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Why CurrentC Will Beat Out Apple Pay

Anubis IV Re:Relax - CurrentC will Support using Credit Card (629 comments)

Let's pretend CurrentC will allow credit cards, even though the whole point of the system is to circumvent credit card processing fees...why would I want to use it then? Using a credit card is an easier checkout experience than using CurrentC. It provides no benefit. Why insert a middle man?

On the flip side, it does come with a lot of drawbacks, since they collect my SSN, driver's license number, health data on my phone, location tracking, and transaction tracking, then store all of it in the cloud. They also move the liability for transaction fraud from the processor to the consumer.

It's customer hostile, no matter how you cut it. Even if it offers credit cards, there's no reason to use it, and plenty of reasons not to.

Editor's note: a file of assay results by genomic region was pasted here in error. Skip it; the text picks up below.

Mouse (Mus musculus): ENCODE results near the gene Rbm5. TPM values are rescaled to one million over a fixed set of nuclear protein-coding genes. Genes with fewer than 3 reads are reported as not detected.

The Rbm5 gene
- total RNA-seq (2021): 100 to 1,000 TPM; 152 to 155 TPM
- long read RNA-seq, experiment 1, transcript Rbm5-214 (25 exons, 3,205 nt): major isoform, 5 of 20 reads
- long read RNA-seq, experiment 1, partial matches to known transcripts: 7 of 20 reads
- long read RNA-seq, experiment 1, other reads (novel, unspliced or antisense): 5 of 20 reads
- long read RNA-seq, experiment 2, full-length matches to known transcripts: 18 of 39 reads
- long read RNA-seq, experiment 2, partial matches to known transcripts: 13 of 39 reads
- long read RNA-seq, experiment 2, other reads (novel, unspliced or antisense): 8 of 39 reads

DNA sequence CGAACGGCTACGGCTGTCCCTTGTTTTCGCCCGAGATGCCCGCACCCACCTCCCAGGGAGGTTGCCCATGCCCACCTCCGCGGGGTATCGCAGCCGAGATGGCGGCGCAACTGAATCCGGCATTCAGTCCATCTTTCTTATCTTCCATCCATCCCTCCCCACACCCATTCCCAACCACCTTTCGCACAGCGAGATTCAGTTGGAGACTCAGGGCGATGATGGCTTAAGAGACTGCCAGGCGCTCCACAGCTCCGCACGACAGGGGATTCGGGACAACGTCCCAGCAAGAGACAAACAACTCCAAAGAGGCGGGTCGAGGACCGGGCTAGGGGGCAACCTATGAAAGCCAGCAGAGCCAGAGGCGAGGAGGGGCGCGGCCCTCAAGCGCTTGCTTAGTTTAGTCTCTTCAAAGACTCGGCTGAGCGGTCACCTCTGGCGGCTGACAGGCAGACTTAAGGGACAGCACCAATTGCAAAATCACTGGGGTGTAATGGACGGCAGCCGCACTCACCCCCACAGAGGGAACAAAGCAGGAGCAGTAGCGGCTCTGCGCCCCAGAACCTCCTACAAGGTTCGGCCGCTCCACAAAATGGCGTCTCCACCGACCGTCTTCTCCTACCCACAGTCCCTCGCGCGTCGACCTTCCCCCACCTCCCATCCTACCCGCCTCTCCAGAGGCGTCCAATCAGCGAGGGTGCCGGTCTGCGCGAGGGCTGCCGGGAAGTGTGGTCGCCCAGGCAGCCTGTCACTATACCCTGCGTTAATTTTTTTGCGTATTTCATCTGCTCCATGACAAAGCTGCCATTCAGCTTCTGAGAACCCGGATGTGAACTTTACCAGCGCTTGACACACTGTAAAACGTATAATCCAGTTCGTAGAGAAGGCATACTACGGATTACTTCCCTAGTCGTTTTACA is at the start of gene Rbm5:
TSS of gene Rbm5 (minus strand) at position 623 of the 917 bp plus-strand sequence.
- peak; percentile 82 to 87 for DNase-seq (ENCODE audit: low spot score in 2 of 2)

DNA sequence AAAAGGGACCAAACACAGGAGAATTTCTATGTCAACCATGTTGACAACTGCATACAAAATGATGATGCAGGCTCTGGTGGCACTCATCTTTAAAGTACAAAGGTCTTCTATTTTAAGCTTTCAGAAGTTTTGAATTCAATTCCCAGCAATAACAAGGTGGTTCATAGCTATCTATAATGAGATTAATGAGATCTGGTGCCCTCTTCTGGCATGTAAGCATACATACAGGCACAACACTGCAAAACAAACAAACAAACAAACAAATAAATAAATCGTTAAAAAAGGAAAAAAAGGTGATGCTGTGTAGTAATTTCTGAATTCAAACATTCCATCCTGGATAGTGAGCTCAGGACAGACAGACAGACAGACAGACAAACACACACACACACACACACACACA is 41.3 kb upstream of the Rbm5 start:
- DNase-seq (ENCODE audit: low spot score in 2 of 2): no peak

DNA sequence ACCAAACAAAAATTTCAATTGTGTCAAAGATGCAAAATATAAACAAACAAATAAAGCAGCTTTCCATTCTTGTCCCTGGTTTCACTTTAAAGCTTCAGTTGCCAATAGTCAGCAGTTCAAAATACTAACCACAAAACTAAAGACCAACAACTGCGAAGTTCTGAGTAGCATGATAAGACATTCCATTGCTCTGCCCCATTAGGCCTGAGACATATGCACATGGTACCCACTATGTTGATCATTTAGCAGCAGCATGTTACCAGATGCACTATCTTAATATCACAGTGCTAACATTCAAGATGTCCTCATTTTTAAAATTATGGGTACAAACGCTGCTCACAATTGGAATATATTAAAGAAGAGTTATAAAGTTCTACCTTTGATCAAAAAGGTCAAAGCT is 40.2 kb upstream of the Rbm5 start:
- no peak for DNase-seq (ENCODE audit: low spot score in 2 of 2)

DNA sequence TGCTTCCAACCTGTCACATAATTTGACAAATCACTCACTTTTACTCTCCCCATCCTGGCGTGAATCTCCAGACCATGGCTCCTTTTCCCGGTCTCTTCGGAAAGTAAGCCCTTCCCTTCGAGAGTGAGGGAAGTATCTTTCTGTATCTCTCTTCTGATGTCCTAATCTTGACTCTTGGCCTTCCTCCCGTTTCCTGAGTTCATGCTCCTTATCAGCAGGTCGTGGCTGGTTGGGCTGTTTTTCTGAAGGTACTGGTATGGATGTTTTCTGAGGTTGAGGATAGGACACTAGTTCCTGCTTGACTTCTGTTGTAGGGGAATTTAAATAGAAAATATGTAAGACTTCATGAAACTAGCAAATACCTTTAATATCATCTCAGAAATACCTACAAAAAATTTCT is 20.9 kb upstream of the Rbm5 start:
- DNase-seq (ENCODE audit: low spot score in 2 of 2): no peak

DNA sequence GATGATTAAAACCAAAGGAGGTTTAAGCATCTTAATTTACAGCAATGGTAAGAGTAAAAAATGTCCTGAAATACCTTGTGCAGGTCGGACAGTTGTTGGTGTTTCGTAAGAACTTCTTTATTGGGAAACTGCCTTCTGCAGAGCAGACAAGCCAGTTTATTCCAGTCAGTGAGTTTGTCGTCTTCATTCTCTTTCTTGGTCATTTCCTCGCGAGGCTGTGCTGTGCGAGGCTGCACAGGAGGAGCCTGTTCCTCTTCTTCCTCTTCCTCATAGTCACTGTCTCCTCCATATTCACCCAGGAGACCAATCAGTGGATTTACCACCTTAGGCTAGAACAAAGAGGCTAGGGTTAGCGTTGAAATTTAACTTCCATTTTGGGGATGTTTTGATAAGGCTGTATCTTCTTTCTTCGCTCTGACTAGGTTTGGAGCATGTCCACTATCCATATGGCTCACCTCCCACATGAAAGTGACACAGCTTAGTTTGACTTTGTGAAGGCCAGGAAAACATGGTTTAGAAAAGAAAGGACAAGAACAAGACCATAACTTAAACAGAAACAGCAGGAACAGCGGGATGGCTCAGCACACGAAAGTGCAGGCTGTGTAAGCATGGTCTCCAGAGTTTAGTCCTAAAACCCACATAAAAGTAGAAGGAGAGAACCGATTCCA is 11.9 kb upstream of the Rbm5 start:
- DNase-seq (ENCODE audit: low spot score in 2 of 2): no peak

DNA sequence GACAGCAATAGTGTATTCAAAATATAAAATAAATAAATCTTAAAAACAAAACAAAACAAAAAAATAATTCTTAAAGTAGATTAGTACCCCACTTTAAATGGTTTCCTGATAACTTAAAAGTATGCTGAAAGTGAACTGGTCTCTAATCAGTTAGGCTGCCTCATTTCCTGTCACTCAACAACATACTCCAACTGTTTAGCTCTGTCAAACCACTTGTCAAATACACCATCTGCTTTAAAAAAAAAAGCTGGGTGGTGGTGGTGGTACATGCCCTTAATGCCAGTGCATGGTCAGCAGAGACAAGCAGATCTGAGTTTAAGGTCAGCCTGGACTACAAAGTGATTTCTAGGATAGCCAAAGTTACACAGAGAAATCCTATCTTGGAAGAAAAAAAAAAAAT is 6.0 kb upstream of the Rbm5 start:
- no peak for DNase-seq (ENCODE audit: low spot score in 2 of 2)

2 days ago
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Why CurrentC Will Beat Out Apple Pay

Anubis IV Re:Apple Pay is good for the merchant (629 comments)

Target is actually a member of MCX, the group pushing CurrentC. Given that they're having to sign a three-year exclusivity deal to get on the CurrentC bandwagon, it's entirely possible that their hands are tied and that even if they wanted to switch to NFC/Apple Pay/Google Wallet, they couldn't.

2 days ago
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Why CurrentC Will Beat Out Apple Pay

Anubis IV Re:CurrentC does not solve for the Customer (629 comments)

In addition to everything you said, there are the following reasons it's customer-hostile as well:

- CurrentC requires providing your Social Security Number and driver's license number